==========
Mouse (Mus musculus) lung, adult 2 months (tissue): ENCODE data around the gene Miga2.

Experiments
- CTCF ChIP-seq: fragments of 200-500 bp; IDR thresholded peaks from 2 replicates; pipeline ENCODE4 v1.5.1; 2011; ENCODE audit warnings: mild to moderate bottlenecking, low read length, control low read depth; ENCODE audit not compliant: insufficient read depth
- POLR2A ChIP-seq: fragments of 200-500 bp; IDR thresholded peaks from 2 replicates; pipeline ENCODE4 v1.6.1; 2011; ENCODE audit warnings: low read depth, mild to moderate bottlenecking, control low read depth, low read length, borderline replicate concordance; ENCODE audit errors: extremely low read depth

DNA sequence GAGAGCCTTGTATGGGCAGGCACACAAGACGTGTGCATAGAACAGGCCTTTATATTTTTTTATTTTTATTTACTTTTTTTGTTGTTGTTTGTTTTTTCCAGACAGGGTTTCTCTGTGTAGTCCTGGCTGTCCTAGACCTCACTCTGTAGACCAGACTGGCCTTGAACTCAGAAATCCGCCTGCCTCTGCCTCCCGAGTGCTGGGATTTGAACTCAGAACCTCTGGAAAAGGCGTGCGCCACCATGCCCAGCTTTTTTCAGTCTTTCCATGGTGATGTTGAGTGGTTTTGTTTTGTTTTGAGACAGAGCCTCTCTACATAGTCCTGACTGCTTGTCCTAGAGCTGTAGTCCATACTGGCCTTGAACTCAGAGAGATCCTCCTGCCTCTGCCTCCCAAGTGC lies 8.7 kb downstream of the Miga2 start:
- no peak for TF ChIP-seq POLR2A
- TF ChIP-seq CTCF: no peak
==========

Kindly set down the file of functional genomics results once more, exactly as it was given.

Mouse (Mus musculus) lung, adult 2 months (tissue): ENCODE data around the gene Miga2.

Experiments
- CTCF ChIP-seq: fragments of 200-500 bp; IDR thresholded peaks from 2 replicates; pipeline ENCODE4 v1.5.1; 2011; ENCODE audit warnings: mild to moderate bottlenecking, low read length, control low read depth; ENCODE audit not compliant: insufficient read depth
- POLR2A ChIP-seq: fragments of 200-500 bp; IDR thresholded peaks from 2 replicates; pipeline ENCODE4 v1.6.1; 2011; ENCODE audit warnings: low read depth, mild to moderate bottlenecking, control low read depth, low read length, borderline replicate concordance; ENCODE audit errors: extremely low read depth

DNA sequence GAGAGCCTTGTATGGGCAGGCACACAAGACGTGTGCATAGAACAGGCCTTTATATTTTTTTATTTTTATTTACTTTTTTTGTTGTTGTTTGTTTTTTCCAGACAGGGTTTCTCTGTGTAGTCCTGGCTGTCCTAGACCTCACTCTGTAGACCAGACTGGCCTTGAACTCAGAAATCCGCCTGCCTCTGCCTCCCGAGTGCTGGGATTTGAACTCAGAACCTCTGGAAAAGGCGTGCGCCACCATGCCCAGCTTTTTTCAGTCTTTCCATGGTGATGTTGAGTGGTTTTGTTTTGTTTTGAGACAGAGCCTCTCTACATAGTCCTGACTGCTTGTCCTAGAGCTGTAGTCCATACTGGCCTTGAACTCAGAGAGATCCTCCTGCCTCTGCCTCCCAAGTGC lies 8.7 kb downstream of the Miga2 start:
- no peak for TF ChIP-seq POLR2A
- TF ChIP-seq CTCF: no peak